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While the county did not intend to buy a building when it was looking for a new jail location, the Meyer Rd location came with one. The county is currently undertaking a conditions assessment of the existing facility to see what kind of shape it is in. The county has had a plan on the books for several years to consolidate departments into fewer buildings and sell off unnecessary real estate. No definitive plans have been established, but it is hoped that several smaller buildings and storage facilities could be sold by consolidating them at Meyer Rd.
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The $320M figure represents the hard and soft costs associated with building a 400,000 square foot jail facility in an open soybean field behind 2911 Meyer Road. This would consist of five pods housing roughly 1,300 inmates, as well as the accompanying food, medical, and laundry facilities, lockup for the drop off of arrested individuals by local law enforcement, and jail administrative offices. The county would also use money that it has on hand to pay for part of the project prior to bonding (aka getting a mortgage). The bond amount is estimated to be more in the $280-290M range.
Schematic drawings are finalized, and the Commissioners are now working with the architect team and Sheriff’s Department to review and right-size some elements of the jail while trying to keep costs as low as possible. We have now made an official request to County Council which has not been acted upon.
There are several possible ways to fund the jail project and County Council will make that decision. No matter which way is selected, bonds will be issued to pay for the construction of the jail. These bonds will be repaid over time just like a mortgage. County Council could choose to repay the bonds with property taxes, income taxes, or a combination of the two. County Council could also choose to use available cash on hand to decrease the amount that needs to be bonded (think of this like a down payment on a house which would decrease the size of your mortgage). Whatever option they choose, some form of public input will be available and/or required.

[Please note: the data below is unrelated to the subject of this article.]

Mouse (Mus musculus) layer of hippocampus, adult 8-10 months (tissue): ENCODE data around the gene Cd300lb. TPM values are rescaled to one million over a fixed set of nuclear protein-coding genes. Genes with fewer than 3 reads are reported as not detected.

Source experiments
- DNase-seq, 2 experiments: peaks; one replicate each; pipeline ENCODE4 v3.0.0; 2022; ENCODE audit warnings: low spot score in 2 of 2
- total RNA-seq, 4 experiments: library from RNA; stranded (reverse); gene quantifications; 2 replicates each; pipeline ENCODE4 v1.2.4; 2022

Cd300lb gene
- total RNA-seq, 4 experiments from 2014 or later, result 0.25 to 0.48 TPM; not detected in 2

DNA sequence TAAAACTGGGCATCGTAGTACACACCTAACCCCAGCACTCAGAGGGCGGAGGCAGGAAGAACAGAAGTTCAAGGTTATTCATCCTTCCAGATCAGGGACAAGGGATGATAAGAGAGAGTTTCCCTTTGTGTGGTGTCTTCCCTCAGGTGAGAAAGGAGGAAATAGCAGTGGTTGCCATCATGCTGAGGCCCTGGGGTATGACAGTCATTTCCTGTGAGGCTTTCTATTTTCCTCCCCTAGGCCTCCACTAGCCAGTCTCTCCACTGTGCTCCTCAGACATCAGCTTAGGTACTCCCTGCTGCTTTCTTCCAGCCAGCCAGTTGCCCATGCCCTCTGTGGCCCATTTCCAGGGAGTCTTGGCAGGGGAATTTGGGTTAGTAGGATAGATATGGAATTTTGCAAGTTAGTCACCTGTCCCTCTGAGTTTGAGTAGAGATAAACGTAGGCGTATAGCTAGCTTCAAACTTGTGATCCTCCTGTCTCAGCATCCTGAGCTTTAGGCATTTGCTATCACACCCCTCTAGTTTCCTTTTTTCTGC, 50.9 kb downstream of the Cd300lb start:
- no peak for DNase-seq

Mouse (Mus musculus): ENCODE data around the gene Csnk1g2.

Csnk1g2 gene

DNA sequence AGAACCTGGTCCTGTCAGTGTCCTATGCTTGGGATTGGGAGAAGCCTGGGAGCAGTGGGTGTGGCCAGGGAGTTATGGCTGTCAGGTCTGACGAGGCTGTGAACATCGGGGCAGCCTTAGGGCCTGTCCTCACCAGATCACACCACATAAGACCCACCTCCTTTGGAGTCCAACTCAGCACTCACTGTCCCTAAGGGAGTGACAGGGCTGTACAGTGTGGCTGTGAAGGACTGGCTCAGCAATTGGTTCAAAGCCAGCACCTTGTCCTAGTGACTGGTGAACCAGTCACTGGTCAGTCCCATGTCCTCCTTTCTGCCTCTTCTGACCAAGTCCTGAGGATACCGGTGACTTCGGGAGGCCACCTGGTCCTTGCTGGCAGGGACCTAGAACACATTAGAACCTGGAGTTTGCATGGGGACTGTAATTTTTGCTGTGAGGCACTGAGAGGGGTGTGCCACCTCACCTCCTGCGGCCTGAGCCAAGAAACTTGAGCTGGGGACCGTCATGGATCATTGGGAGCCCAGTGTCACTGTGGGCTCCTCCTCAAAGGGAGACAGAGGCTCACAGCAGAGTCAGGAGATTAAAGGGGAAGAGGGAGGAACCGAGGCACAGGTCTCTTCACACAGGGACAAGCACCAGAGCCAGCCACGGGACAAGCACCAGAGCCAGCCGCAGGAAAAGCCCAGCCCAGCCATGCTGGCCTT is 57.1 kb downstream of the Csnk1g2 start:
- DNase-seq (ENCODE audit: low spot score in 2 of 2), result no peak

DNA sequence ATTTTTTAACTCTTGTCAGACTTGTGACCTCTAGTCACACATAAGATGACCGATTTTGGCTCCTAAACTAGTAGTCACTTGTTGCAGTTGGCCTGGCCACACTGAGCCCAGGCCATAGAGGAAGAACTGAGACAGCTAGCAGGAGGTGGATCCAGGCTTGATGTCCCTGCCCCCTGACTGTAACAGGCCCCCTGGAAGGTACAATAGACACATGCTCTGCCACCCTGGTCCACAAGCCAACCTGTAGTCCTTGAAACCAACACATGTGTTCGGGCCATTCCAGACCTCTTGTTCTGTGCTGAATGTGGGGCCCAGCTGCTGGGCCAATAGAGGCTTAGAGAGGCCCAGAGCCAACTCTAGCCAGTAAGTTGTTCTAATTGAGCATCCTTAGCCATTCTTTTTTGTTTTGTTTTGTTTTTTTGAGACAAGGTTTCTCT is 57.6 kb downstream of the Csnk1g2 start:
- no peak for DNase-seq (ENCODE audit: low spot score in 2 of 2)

Unknown, but not contemplated at this time.
Parts of the jail are from 1981. It is just old. The new jail will be built with more modern materials, engineered to last longer with easier maintenance.
The Board of Commissioners, acting as the executive branch of county government, is provided wide latitude in Indiana Code in selecting what are called "professional services" (e.g. architects, engineers, lawyers, accountants) where the skill set, experience, and aptitude of the individual or firm is of paramount importance. Rather than a bid or Request for Proposal (RFP) process, when there is not a known professional service provider, government units will sometimes use a Request for Qualifications (RFQ) process. In an RFQ process, firms or individuals are asked to provide their qualifications based on the project or task needing completed. As an example, the State of Indiana commonly uses an RFQ process in selecting engineers for road and bridge projects. Some firms have more expertise and experience than others in bridges that span rivers or elevate over existing roads or train tracks. After selecting for qualification, a price is then negotiated with the individual or firm deemed most qualified. It is possible that a price cannot be successfully negotiated, so the price negotiation process would start with the next possible firm or individual.
For the new jail project, the Board of Commissioners asked their Owners Representative - Construction Controls, Inc. - to put together a list of questions for the RFQ. These questions address the history and financial viability of the company, its experience performing similar projects, the team members who would be assigned to the project, current projects underway, how they would approach a project like this, what planning/design methodology they utilize, and references. Construction Controls, Inc. provided the RFQ to four architectural firms located in Indiana and Ohio who have experience designing confinement centers, as it is a specialized area of practice for an architect. Three firms responded to the RFQ. Constructions Controls and the Board of Commissioners reviewed the submissions and ultimately selected Elevatus Architecture as the most qualified firm for this particular project.